WASHINGTON — A former Russian official on a list of people banned from entering the U.S. or having access to U.S. banks allegedly used a Visa card for thousands of dollars of transactions outside of Russia, leading to allegations that Visa may have violated U.S. sanctions, according to a complaint obtained by BuzzFeed.
Lawyers for Brown Rudnick LLP, on behalf of Hermitage Capital Management, a fund founded by William Browder whose lawyer Sergei Magnitsky's brutal death inspired the Magnitsky Act, sent a complaint to the Treasury Department's Office of Foreign Asset Control on March 17 after they learned that former Russian Interior Ministry official Artem Kuznetsov had spent $16,000 on a Visa card on vacation in the Maldives in January.
Kuznetsov and his wife are both subject to Magnitsky sanctions, enacted in 2012 with the passing of the Magnitsky Act. According to the letter sent by Brown Rudnick, Kuznetsov "is a key client being a holder of a Platinum VISA credit card, ending in 2386, issued by Gazprombank OJSC (the Russian Federation)." Kuznetsov allegedly played a role in Magnitsky's imprisonment after Magnitsky accused him and other officials of stealing hundreds of millions of dollars in tax money.
The complaint to OFAC notes that the Visa transactions went through U.S.-correspondent banks:
"In accordance with Gazprombank OJSC's website, all VISA settlements in U.S. Dollars or replenishment of issued VISA credit/debit cards are conducted through two major U.S.-correspondent banks: Deutsch Bank Trust Company Americas, New York, NY, USA (SWIFT: BKTRUS33); and JP Morgan Chase Bank NA, New York, NY, USA, (SWIFT: CHASUS33)," the letter says.
The complaint notes that although Visa itself doesn't issue cards or extend credit to its customers, it "provides them with access to its acclaimed world's largest retail electronic payments network through a range of VISA-branded products and services controlled and managed by VISA."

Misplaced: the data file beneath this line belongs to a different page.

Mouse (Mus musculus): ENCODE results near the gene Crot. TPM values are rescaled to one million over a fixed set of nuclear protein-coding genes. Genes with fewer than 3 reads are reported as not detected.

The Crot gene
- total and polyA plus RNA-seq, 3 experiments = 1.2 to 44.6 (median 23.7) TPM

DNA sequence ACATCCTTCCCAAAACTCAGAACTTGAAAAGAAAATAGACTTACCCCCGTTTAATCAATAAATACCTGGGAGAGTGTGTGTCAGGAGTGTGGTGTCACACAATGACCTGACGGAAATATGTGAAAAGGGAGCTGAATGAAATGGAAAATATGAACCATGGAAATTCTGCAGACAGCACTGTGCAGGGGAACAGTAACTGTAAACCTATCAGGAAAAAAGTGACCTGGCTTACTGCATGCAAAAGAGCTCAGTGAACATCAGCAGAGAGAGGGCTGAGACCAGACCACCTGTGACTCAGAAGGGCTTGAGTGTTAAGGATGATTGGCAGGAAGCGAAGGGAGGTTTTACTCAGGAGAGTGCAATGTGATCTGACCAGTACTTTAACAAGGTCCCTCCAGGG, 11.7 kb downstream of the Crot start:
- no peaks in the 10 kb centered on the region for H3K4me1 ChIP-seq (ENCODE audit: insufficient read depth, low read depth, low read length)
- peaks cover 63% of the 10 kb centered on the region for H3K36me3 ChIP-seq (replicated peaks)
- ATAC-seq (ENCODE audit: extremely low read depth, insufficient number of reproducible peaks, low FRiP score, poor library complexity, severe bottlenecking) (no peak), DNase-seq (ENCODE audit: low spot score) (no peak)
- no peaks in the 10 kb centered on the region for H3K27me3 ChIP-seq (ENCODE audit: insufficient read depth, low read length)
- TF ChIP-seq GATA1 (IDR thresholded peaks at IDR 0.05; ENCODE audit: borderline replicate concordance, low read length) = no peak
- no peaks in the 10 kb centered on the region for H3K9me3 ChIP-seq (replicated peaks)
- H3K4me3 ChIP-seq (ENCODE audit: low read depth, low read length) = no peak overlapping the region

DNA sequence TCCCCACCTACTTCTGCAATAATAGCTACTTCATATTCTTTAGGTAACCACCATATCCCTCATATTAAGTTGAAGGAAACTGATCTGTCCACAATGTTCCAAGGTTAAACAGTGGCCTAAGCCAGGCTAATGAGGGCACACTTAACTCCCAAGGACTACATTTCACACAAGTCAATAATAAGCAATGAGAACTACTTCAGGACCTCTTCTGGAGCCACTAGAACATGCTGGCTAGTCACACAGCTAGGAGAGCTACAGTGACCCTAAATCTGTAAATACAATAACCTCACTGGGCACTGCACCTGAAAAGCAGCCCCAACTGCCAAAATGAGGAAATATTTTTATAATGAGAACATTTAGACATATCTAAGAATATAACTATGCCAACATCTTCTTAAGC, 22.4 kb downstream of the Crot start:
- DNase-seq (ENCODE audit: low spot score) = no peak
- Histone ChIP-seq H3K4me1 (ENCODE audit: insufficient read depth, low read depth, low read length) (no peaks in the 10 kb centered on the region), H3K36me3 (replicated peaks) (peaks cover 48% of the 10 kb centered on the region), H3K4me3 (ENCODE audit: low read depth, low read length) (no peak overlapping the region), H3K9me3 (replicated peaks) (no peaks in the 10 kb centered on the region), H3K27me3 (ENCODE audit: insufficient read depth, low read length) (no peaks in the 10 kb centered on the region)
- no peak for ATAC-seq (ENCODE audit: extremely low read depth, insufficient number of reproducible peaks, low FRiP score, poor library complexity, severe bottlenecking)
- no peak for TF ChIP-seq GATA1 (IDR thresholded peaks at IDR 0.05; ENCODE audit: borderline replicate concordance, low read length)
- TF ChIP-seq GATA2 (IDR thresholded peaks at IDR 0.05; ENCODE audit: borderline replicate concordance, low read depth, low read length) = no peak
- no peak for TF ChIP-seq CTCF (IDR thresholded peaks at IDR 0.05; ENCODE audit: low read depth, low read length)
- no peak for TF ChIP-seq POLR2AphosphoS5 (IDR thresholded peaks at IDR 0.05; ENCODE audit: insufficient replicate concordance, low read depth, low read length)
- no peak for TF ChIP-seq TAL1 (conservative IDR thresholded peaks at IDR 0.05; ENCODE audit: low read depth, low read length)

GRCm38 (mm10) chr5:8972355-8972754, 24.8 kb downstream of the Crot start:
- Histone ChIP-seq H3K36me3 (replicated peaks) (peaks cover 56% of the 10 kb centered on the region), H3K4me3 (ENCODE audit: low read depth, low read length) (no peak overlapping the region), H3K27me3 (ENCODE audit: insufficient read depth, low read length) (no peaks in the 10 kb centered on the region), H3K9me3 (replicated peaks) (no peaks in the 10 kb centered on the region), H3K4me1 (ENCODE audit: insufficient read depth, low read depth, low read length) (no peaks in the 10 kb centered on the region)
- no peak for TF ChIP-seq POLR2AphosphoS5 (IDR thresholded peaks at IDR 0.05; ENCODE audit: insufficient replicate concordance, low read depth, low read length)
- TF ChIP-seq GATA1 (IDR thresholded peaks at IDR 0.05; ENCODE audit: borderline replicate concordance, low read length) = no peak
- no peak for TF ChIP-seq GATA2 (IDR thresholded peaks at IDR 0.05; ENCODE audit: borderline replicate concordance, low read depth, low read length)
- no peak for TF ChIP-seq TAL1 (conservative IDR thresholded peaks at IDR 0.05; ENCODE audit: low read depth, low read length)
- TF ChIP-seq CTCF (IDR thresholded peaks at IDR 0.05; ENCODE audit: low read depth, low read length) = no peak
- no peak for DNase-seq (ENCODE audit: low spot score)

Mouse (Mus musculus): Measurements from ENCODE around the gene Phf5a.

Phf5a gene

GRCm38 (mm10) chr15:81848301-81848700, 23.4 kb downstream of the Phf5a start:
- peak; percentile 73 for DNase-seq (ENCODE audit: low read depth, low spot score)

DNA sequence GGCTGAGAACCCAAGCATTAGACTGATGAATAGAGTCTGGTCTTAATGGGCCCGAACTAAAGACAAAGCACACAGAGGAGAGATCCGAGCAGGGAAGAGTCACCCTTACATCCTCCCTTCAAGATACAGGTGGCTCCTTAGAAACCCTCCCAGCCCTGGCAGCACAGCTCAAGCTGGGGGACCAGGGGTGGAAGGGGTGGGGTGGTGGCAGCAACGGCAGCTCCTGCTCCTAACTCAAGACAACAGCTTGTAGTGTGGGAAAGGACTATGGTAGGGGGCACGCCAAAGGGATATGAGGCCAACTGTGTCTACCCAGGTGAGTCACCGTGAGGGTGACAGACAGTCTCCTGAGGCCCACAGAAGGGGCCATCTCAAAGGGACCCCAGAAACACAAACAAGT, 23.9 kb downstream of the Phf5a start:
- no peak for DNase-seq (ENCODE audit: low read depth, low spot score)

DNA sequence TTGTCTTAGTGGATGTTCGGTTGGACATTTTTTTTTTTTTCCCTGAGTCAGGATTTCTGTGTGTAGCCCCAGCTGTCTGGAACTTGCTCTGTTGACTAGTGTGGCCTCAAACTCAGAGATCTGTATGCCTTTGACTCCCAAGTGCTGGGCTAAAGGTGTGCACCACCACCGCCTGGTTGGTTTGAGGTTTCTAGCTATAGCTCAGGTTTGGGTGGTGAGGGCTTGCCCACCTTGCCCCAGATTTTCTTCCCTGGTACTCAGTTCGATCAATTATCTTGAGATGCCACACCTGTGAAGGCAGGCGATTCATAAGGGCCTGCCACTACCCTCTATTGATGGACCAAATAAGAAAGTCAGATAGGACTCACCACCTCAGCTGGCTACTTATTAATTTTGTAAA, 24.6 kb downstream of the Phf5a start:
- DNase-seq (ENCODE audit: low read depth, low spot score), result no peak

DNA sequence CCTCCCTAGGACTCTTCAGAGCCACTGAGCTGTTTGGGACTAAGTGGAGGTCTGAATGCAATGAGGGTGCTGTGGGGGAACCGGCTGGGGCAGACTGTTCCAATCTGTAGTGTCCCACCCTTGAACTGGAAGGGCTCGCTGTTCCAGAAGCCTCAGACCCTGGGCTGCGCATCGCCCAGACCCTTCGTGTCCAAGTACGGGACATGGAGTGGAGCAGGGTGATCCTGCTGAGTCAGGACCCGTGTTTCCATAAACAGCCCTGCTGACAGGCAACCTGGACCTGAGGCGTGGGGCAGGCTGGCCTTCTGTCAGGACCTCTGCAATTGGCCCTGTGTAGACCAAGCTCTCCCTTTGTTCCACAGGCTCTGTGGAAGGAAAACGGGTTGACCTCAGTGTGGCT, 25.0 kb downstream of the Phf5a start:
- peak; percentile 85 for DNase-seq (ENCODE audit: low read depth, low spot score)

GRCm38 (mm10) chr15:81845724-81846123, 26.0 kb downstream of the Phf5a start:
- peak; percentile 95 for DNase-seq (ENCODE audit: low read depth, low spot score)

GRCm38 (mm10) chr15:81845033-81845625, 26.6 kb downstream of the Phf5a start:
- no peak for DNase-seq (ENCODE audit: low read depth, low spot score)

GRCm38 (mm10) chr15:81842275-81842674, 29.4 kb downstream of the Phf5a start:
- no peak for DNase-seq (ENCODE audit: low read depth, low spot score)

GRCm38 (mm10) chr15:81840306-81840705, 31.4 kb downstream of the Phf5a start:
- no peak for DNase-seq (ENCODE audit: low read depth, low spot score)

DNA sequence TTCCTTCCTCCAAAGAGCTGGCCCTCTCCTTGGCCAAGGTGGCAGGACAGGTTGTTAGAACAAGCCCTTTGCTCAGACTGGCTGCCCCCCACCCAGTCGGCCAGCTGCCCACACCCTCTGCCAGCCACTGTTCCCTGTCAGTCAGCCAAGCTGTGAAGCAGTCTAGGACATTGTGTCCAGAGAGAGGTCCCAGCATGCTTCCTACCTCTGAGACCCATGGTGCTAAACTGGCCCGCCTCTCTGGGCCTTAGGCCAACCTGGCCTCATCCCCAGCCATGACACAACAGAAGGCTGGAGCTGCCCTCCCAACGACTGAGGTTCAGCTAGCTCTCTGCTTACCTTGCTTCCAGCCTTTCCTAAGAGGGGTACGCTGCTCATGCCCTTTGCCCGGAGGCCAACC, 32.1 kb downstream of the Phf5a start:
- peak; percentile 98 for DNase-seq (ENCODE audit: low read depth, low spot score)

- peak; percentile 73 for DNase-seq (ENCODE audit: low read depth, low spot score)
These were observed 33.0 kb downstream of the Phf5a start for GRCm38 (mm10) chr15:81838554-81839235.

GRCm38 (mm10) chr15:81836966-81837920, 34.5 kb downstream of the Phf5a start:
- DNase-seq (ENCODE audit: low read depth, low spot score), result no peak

The complaint, which is addressed to OFAC's Adam Szubin and Jeffrey Knox at the Department of Justice, calls for OFAC to investigate possible sanctions violations.
Brown Rudnick sent a separate letter on behalf of Hermitage to Visa on April 7, calling on the company to "undertake a comprehensive investigation of the allegations" and "undertake all appropriate corrective actions to resolve the matter for now and avoiding similar breaches of U.S. laws in the future."
A spokesperson for Visa said the company had conducted an internal review and found no evidence of OFAC violations.
"Based on the information provided to Visa by Hermitage Capital Management and our own detailed internal review, we have found no evidence of any OFAC violations," Visa spokesman Paul Cohen told BuzzFeed. "The transactions undertaken by Mr. Artem Kuznetsov were conducted on a Visa card issued by a Russian financial institution that is not subject to U.S. sanctions and used at hotel in the Maldives that is neither part of an American chain nor a hotel that uses acquiring services provided by an American financial institution. As such, the transaction would not be subject to U.S. sanctions."
A Treasury Department spokesperson said "as a rule we do not comment on possible investigations."
U.S. companies' business with Kuznetsov has come under scrutiny in the past. In December, electronics company Philips said it was investigating allegations made by Brown Rudnick that some of its U.S. units had business dealings with Kuznetsov.
As for Kuznetsov's use of a Visa card, its potential violation of sanctions would "depend on whether the transaction ever entered into the U.S. or not," said an international trade lawyer and sanctions expert in Washington who spoke on condition of anonymity.
"Visa is subject to OFAC and handles transactions on a delayed, net settlement basis," Cohen said.
Browder, whose lawyer Magnitsky had uncovered large-scale corruption by Russian government officials before his death in prison in 2009, said that Visa had "no excuse" to let sanctioned individuals use its credit cards.
"People who are on the Magnitsky List and other sanctions lists shouldn't have the benefit of using U.S. credit cards and there's no excuse for companies like Visa and other credit card companies to provide them with services," Browder said. "The government thinks they're in the same category as terrorists and drug lords."
Rosie Gray is a reporter for BuzzFeed News and is based in Washington, D.C. Gray reports on politics and foreign policy.
Contact Rosie Gray at email@example.com.
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